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How to Prevent Food Allergies

Por Ana C. López, Nutrition Counselor, MyDiet™ -

According to the European Food Information Council, the prevalence of  food allergies  during the first three years of life fluctuates between 3 and 7 percent. This is related to the early introduction of milk formulas, as well as solid foods, to the child’s diet. Even though it is hard to completely prevent this problem, especially in children who have family history of allergies, there are some strategies that can help to delay the development of food allergies or reduce their intensity.

The main action to prevent food allergies is to delay the introduction of foods with a high allergenic potential (that is, the foods that are more likely to cause an allergic response), such as: milk, egg whites, fish, soy, citric fruits, nuts, and wheat. The recommendation of the World Health Organization (WHO) is to provide  exclusively  breast milk (which means only this milk and no other kind of liquid or food) during the first six months of life and then start with complementary foods (semi-solid or solid foods) thereafter. Several studies have shown a possible protective role of human milk when provided exclusively, as indicated by the WHO, reducing the incidence of food allergies. This can be explained by the fact that human milk contains substances that are beneficial to the immune system, which help the body’s defense mechanisms.

The correct way of introducing foods is to do so one at a time. For example, if it is the first time you are giving potatoes to your baby, wait at least three days before offering another new food. This will help you detect any abnormal response very quickly and easily. If infants are offered various new foods at the same time, it will be more difficult to identify which ones they tolerate well and and which ones they don't. Examples of signs/symptoms of an allergic reaction include: skin irritation, vomiting, or diarrhea. If you notice any of these reactions, it is important for you to consult with your pediatrician, because you may have to eliminate that food from your child's diet, at least for some time.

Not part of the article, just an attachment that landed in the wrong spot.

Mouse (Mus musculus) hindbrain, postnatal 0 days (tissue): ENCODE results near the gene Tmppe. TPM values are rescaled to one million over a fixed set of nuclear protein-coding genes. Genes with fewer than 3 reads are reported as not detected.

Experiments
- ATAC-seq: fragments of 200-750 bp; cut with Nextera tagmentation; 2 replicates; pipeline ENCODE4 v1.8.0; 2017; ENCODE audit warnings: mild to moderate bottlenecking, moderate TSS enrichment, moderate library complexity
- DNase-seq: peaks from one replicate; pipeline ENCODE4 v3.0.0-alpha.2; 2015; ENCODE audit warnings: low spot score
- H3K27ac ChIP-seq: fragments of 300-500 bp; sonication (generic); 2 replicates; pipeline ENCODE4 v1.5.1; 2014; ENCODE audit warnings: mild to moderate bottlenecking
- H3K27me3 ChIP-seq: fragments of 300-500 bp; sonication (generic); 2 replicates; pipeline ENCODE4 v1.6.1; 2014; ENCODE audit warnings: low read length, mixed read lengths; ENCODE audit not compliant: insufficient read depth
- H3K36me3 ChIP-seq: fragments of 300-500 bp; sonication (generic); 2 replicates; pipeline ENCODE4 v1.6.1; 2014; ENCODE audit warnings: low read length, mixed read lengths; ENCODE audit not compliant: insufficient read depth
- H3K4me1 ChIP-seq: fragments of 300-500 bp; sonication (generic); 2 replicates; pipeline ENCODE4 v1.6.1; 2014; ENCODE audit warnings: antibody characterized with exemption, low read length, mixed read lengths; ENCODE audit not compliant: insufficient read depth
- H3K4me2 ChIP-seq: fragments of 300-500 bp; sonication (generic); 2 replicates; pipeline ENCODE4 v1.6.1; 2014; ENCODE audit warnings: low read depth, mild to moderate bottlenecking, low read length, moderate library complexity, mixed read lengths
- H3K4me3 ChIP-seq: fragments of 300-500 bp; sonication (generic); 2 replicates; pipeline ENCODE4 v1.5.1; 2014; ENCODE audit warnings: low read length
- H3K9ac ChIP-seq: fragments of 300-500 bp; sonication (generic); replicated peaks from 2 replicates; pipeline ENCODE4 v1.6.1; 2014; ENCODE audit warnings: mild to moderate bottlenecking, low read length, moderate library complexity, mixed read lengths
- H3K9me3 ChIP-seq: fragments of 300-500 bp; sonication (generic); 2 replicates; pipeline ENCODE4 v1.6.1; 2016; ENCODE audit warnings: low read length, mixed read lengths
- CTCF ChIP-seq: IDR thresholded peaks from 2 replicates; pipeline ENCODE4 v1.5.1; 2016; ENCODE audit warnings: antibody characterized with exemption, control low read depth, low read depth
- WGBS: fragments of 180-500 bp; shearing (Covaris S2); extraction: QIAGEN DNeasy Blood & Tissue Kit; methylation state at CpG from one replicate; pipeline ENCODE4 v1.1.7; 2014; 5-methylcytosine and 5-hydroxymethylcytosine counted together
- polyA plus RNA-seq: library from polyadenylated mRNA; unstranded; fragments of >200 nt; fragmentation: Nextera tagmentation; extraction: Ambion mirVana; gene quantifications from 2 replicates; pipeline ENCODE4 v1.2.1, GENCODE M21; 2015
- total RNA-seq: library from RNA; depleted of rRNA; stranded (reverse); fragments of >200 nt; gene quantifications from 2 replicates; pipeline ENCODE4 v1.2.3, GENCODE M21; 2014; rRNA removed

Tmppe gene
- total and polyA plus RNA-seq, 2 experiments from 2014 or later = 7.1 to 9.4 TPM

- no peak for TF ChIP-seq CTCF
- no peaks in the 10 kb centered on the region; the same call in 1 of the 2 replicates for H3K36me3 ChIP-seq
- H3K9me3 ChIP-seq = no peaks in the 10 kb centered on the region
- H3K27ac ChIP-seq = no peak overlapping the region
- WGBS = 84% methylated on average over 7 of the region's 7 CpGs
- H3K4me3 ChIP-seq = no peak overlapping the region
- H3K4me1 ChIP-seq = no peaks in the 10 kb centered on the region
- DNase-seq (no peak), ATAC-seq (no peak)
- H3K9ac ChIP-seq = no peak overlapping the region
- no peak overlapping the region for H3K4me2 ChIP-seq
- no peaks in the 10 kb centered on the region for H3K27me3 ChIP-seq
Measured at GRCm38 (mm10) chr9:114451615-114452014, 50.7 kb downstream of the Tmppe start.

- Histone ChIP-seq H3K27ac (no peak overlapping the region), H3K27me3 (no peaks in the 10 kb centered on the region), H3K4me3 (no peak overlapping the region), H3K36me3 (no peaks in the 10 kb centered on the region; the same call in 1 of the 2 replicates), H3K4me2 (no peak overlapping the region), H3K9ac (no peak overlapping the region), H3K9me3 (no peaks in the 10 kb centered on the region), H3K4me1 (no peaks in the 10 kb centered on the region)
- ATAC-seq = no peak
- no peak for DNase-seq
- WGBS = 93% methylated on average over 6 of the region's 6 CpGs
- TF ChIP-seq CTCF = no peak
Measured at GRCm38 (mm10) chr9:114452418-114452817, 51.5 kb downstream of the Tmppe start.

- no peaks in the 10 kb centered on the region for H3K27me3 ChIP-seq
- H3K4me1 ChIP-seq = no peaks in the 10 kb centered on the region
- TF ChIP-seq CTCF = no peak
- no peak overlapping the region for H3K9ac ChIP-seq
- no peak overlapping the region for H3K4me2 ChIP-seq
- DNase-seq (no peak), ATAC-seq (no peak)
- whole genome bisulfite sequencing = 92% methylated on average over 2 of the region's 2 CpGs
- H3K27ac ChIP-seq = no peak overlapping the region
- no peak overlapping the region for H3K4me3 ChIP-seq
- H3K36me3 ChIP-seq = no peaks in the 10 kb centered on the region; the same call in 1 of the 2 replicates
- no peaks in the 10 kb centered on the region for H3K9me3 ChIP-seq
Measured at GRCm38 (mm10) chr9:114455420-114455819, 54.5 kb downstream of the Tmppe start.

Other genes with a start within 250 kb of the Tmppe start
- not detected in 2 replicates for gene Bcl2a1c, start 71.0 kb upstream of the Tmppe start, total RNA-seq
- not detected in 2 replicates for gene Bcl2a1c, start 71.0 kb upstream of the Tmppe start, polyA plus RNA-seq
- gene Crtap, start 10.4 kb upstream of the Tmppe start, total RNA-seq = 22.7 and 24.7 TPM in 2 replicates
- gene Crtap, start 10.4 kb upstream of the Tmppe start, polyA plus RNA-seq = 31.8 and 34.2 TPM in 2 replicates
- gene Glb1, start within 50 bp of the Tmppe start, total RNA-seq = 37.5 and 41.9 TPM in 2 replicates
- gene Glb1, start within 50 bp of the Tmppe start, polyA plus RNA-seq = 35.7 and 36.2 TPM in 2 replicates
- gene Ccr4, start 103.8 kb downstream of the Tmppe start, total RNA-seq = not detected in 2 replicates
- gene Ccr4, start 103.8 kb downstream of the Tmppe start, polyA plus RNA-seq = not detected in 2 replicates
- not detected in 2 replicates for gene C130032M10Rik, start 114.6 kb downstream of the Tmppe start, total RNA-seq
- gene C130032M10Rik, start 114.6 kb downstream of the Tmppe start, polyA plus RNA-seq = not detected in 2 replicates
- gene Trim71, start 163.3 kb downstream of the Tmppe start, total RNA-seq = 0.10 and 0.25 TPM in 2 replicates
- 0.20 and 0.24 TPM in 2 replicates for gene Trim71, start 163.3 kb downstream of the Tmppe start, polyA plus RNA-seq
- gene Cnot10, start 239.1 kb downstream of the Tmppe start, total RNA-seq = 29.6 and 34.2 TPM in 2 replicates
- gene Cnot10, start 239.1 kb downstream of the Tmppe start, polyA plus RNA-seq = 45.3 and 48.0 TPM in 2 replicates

The reason to be so careful is because the digestive tract of the baby is still immature at this stage of life. It isn't until the first year of age that a baby is expected to be on a  complete diet, which includes most family foods.  

For children with a family history of allergies, the AAP recommends refraining from introducing these allergenic foods into the child's diet until he or she reaches the following ages:

Even though it is not possible to prevent food allergies in children in 100% of the cases with a known predisposition, we can reduce the risk or the intensity of the problem. Therefore, it is worth considering these recommendations, and don’t forget to have your infant closely monitored by a pediatrician or dietitian.


European Food Information Counceil (2006). "Food Allergies and Intolerances". Retrieved on August, 2008 from .

American Academy of Allergy, Asthma & Immunology. "Food Allergies and Reactions" Fact Sheet. Retrieved on August , 2008 from

The Panamerican Health Organization / The World Health Organization (2003). “Principios de orientación para la alimentación complementaria del niño amamantado.” Retrieved on August, 2008 from


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